Recently, two young people came to me because they want to do what I do and they were seeking advice about schools, majors, and degrees.  They want to edit, write, or teach.  Ah, to publish, be published, and to profess.  They’re struggling between many choices: MFA vs MA, Creative Writing vs English, local programs vs top-rated schools, terminal degrees vs non-terminal, fries vs cole slaw.

I don’t think I helped them much.  I got a degree in journalism, another degree in creative writing, and another degree in English.  Who has time to do all that?  The problem with college majors and our college system is they give college students the impression that what they choose to do as a major means they’re married to a specific profession.  Do you take this career… forsaking all others, to have and to hold, until death do you part?  There’s no chance for reinvention in those vows.

A to-do list for the two young seekers:

First, talk to editors.  I got lucky with a temporary editing gig, but if you want to be an editor, take internships with other magazines and ask those editors how they got where they are.  Chances are you’ll get a variety of answers.  Many paths can lead to the same place.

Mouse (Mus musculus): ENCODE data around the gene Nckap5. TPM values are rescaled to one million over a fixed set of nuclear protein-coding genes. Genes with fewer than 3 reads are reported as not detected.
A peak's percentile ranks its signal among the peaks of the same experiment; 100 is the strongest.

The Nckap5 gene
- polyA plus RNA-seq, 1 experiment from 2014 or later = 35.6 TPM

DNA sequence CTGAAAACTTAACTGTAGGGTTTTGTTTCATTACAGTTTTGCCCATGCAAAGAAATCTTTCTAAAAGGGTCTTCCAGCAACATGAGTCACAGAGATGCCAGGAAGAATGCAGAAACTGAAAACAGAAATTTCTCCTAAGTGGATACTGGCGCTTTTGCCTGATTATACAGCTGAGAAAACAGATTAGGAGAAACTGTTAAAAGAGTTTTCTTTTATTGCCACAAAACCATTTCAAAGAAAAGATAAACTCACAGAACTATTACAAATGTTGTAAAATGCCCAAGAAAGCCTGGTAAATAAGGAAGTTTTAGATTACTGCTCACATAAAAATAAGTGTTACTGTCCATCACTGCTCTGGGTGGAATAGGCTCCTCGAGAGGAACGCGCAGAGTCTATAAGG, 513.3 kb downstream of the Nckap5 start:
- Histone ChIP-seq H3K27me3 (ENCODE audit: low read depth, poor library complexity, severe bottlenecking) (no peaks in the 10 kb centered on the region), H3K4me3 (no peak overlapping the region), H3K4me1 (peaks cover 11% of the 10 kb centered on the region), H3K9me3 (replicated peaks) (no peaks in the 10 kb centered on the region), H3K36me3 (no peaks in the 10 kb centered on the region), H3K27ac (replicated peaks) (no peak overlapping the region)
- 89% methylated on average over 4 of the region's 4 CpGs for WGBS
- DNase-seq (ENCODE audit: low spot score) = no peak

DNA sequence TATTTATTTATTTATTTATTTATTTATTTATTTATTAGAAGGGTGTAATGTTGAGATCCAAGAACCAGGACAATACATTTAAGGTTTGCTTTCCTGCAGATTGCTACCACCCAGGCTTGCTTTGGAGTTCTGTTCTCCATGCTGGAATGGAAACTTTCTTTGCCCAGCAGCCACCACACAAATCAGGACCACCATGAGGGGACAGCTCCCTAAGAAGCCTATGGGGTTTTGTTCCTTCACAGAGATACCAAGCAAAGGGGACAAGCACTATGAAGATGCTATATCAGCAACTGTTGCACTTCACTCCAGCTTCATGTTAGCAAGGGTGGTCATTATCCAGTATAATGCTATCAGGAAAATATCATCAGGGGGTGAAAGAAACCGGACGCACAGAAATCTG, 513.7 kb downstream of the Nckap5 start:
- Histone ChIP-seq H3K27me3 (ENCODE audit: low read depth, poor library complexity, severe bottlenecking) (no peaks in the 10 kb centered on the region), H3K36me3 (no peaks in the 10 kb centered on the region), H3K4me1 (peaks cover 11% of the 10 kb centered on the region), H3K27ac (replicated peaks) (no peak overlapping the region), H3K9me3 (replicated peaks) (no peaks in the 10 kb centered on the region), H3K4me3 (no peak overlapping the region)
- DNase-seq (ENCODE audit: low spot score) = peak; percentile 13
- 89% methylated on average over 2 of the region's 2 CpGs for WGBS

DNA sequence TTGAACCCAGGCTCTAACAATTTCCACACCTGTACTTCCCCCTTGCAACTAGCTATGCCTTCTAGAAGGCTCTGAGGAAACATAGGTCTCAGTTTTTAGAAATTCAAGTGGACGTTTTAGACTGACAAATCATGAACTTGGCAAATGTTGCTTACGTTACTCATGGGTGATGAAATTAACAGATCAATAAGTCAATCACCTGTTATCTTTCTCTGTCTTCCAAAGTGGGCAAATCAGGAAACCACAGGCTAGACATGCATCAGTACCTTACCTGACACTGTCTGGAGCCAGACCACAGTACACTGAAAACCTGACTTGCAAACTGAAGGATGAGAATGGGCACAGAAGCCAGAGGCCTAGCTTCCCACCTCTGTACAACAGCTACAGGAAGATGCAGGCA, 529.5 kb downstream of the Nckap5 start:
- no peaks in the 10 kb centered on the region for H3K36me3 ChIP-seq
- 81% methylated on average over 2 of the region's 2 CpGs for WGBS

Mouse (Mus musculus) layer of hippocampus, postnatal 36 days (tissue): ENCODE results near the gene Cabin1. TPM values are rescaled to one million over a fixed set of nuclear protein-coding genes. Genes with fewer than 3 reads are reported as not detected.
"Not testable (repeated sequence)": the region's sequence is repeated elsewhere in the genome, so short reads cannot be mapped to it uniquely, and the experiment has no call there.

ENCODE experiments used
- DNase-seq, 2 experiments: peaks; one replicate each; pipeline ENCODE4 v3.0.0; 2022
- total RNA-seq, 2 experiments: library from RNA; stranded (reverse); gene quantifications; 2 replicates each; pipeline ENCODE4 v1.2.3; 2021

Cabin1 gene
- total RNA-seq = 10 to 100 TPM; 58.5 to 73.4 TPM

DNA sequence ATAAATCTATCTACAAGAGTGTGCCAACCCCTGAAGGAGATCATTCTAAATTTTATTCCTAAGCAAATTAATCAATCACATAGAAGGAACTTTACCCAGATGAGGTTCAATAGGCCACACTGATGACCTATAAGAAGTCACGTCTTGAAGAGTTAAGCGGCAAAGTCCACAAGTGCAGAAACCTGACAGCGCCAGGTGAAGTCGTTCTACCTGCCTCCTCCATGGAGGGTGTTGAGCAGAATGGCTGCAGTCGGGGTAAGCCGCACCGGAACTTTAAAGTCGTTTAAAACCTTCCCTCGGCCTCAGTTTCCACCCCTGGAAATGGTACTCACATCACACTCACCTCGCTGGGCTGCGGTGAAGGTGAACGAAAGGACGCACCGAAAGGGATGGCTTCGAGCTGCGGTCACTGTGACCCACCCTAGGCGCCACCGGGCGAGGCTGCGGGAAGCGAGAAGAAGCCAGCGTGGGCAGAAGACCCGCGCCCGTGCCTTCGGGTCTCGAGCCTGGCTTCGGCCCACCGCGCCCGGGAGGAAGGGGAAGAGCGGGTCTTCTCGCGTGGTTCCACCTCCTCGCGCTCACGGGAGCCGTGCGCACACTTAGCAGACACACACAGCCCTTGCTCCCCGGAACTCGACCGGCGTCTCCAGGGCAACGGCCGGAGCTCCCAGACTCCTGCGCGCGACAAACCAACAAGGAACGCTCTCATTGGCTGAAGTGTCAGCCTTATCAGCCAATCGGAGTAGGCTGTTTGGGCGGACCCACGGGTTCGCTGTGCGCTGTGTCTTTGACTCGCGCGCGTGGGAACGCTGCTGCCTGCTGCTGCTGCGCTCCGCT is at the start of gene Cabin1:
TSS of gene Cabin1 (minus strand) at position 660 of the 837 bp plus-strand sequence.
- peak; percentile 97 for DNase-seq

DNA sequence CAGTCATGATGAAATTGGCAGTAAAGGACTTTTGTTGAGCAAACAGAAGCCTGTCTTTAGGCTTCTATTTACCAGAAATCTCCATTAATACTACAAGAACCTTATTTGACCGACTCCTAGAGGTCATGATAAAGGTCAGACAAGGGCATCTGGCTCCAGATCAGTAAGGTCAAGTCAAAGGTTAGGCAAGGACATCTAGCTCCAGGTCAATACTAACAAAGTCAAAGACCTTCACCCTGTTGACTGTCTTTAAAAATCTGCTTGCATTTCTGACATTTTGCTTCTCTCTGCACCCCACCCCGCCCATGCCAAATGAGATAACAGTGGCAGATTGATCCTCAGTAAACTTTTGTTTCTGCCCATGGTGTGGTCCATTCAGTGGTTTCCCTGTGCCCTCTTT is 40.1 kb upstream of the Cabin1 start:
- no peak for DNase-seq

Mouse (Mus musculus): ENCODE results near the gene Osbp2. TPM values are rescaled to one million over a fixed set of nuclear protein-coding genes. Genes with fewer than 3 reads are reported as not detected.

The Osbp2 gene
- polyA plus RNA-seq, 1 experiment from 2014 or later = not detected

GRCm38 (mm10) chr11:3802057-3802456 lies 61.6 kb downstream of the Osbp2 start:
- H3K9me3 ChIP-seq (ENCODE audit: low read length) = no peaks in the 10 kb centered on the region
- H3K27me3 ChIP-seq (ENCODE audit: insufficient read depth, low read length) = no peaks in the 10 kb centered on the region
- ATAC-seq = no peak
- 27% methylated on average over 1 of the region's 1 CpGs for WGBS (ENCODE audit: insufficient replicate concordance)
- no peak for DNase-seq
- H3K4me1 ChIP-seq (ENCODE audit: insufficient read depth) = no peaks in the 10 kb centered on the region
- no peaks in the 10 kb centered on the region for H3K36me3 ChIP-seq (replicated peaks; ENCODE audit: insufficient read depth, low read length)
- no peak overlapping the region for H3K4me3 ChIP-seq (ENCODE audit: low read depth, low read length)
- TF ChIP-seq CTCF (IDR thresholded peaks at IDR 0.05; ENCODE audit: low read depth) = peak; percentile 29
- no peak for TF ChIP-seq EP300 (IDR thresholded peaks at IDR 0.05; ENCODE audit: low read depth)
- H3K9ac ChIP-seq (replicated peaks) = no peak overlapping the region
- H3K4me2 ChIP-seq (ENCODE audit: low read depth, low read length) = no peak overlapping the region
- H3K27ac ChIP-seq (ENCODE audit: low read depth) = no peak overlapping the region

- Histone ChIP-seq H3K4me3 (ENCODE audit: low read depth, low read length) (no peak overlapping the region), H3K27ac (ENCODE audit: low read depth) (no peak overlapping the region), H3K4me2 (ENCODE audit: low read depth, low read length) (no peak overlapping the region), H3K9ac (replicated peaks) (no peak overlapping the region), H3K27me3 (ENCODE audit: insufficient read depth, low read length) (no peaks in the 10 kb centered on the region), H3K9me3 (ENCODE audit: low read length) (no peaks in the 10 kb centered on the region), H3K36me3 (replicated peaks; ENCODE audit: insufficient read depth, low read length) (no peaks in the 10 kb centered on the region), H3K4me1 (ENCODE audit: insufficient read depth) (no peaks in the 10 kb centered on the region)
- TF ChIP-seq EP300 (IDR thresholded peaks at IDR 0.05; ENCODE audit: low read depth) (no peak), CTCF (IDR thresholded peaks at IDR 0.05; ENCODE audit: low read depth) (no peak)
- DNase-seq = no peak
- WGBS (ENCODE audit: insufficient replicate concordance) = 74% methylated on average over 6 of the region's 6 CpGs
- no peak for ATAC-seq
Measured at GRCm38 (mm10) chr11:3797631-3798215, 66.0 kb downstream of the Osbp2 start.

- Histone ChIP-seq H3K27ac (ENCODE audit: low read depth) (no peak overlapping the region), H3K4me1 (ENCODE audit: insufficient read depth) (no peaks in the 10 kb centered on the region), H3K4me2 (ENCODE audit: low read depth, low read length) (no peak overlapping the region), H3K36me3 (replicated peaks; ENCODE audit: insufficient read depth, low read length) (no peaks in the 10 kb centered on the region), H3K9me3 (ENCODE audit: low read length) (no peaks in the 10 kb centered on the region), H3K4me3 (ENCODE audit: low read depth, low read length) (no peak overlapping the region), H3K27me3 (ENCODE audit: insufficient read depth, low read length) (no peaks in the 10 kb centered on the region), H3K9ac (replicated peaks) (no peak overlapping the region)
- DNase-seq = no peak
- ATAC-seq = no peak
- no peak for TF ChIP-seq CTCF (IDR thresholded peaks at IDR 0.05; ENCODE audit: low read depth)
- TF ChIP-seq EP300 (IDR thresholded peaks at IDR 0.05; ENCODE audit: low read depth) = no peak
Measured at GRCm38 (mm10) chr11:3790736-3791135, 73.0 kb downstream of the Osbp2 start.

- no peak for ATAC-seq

Second, determine why you want to be a teacher.  I believe the desire to teach really must come from within.  Students can tell the difference between a dismal teacher and a passionate one.  I knew I wanted to be an English teacher when I took 11th grade English with Mr. Ivins.  He taught many books and stories but the one that stays with me is “The Catbird Seat” by James Thurber.  Mr. Ivins taught me how to analyse, criticise, and interpret texts, and when he saw I was good at these, he encouraged me toward the English degree at his alma mater:  the University of North Carolina, Chapel Hill.  The seed he planted has since been nurtured by nearly every English or writing professor I have had up to my Georgetown thesis advisor, Dr. Lucy Maddox.  Professor Maddox had an inviting way of teaching that I wanted to emulate — in her classroom, all voices were welcomed and validated — and she also had a wealth of knowledge of Literature and criticism I wanted to have, too.  To become a good teacher is to learn by observing teachers that matter to you.  Find them.  Like I said, you’ll know whose examples not to follow.